Useful resources Peopel you suspect your parents are lonely, read the When They Get Older website's loneliness guide. These often offer "befriending" schemes for isolated elderly people, and rely on volunteers for one-to-one contact as a telephone "buddy", visitor or driver, or hosting social events for groups.
Back to Mental health and wellbeing Loneliness in witj elderly: how to help There are lots of ways you can do your bit to help lonely or socially isolated elderly people in your community. As well as being practical, it's a nice way to share your time with a neighbour.
But a simple friendly chat or phone call can make all the difference, too. It's likely to boost your self-esteem and sense of purpose. Read about 10 winter illnesses that are triggered or worsened by cold weather.
Offer practical help Do you know an older peoople who lives alone, rarely leaves the house, has recently suffered a bereavement, is fhat poor health, disabled, has sight or hearing loss, or chzt seem to have close family living nearby? Help with household tasks Getting older can make it hard to tackle even simple jobs around the house.
Your contribution could be as simple as a weekly telephone call to an isolated older person, or extend to regular home visits for a chat and to help with shopping and so on, driving an elderly person to a social event, or even hosting coffee mornings for groups of elderly people. Volunteering for an organisation that supports older people is a key way of helping a lonely or socially isolated older person.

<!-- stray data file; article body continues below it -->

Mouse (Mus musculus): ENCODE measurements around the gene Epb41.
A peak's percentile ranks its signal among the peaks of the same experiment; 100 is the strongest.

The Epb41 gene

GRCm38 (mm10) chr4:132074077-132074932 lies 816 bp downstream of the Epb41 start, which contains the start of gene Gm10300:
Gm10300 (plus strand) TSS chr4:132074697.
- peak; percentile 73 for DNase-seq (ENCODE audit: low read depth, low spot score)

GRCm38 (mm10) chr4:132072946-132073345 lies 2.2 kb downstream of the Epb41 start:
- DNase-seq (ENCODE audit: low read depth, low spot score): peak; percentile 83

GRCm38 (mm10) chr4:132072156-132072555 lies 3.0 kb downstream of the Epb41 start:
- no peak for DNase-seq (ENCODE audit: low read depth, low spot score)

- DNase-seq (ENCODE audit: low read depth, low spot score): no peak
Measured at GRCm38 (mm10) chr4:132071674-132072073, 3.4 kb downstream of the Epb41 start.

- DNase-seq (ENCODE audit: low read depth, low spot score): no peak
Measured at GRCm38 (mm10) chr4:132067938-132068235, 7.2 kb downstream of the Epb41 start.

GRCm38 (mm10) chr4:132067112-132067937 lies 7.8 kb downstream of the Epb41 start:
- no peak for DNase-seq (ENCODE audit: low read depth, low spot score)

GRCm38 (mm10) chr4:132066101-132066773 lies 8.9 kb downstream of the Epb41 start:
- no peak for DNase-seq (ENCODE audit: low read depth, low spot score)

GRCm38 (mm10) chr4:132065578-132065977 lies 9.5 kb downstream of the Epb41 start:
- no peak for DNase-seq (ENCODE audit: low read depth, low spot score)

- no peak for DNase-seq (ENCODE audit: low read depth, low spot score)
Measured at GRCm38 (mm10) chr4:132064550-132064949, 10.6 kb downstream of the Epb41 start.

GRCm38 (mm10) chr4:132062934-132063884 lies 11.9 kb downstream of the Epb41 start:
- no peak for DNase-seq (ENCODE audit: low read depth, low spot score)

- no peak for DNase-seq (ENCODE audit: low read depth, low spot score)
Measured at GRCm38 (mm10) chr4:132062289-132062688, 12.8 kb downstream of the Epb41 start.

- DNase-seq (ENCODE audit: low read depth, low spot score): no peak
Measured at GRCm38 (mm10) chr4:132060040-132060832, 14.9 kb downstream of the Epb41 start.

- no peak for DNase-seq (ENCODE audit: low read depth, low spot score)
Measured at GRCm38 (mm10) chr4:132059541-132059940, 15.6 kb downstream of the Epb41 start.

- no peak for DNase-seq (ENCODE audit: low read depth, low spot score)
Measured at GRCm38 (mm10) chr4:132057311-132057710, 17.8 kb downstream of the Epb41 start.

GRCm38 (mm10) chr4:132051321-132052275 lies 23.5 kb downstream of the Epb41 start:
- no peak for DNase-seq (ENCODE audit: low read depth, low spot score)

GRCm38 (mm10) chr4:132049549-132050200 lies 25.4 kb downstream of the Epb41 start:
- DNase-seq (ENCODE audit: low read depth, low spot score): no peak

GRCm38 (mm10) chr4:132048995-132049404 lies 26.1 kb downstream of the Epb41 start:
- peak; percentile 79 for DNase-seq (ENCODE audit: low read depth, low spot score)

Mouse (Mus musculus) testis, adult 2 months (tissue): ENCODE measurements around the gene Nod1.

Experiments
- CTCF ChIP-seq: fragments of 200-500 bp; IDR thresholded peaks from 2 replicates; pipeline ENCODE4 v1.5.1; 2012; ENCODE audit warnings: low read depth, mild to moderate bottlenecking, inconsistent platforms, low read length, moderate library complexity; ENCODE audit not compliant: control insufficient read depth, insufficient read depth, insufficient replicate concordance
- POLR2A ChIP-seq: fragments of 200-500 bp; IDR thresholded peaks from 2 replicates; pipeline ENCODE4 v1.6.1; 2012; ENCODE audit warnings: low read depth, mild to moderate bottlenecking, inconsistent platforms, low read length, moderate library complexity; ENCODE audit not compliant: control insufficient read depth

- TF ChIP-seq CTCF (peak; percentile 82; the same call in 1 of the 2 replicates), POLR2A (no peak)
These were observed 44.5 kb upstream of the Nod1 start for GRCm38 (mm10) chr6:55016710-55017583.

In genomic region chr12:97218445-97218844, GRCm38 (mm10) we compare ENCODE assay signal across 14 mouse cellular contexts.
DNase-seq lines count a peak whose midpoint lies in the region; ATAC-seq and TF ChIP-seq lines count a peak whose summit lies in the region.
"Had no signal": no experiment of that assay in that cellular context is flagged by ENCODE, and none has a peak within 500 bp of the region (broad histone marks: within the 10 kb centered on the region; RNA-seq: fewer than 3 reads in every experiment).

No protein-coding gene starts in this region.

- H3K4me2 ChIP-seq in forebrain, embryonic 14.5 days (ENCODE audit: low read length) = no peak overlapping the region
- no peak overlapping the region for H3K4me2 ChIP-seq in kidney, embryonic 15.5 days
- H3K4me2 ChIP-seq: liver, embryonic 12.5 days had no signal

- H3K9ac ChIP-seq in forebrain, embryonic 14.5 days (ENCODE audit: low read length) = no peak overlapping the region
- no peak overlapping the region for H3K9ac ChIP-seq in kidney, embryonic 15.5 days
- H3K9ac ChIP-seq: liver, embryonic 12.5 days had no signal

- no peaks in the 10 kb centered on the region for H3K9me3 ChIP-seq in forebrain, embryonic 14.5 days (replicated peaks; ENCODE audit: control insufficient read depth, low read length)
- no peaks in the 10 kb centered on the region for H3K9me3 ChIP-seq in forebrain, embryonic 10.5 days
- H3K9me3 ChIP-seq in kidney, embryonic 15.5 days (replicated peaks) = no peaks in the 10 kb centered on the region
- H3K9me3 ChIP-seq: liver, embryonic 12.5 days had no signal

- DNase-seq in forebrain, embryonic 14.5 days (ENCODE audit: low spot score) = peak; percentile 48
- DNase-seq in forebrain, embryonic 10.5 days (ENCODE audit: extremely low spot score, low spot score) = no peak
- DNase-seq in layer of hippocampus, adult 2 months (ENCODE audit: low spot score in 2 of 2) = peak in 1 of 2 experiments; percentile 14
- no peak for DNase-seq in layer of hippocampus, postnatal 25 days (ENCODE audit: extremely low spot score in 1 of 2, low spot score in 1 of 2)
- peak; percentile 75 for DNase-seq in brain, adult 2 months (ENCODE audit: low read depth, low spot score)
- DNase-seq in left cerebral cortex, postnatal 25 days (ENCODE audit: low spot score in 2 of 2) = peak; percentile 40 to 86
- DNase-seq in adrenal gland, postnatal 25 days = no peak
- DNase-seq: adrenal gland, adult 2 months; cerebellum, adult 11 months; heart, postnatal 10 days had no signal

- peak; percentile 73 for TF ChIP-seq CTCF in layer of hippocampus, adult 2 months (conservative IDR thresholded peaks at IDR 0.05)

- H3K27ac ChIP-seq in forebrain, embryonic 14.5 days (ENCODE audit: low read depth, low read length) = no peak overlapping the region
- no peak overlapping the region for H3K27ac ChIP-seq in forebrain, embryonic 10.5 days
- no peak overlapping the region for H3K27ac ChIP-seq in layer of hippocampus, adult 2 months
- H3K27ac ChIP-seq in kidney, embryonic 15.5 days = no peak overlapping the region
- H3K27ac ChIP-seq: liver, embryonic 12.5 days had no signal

The Silver Line needs people to help man this new helpline for older people. Watch out for s chhat winter illness Older people are particularly vulnerable during the winter as cold weather increases their risk of illnesses, such as coldscoughsfluheart attacksstrokesbreathing problems and hypothermia a dangerous fall in body temperature.
Older people often really appreciate any offer of help with basic chores such as taking out the rubbish, changing light bulbs, fastening sash wihh, clearing snow off the path, putting up pictures, and so on. Contact the Elderly holds monthly Sunday afternoon tea parties for overs and needs volunteer drivers and chats. The Casserole Club old a project that connects people who like to cook and are happy to people an extra portion of a delicious home-cooked meal with older neighbours living close by who could really benefit from a hot, cooked meal.
If you're worried, ask if there's a relative or close friend chta can phone, or call their doctor or NHS Pause between sentences and questions to give them chance to digest the information. And helping others takes your mind off your own problems for a while. This is a privately owned chat room with just a few guidelines for the comfort and enjoyment of our members.
You could also contact your local council or ring the Age UK helpline peope Here are some quick and easy recipes for delicious winter-warming meals. A good start is simply to stop and talk to an elderly neighbour if you pass them on the street. For questions or problems Look out for s of serious illness, such as drowsiness, slurred speech and the person not complaining of feeling cold even in a bitterly cold room.
Share your time Volunteer for organisations that support older people. And allow a little extra time for them to respond — don't hurry them.
Read about ways to keep warm and well. Mind's guide on how to cope with loneliness has advice on how to help someone you know who's lonely. Keep pictures to a reasonable size, no offensive pictures or language, use the "exit" button when leaving and, above all, have respect for other chatters.
If you think an older person may have trouble hearing or has memory problems, make sure to speak clearly but don't shout! Start a conversation It's not always easy to know who or how to help.
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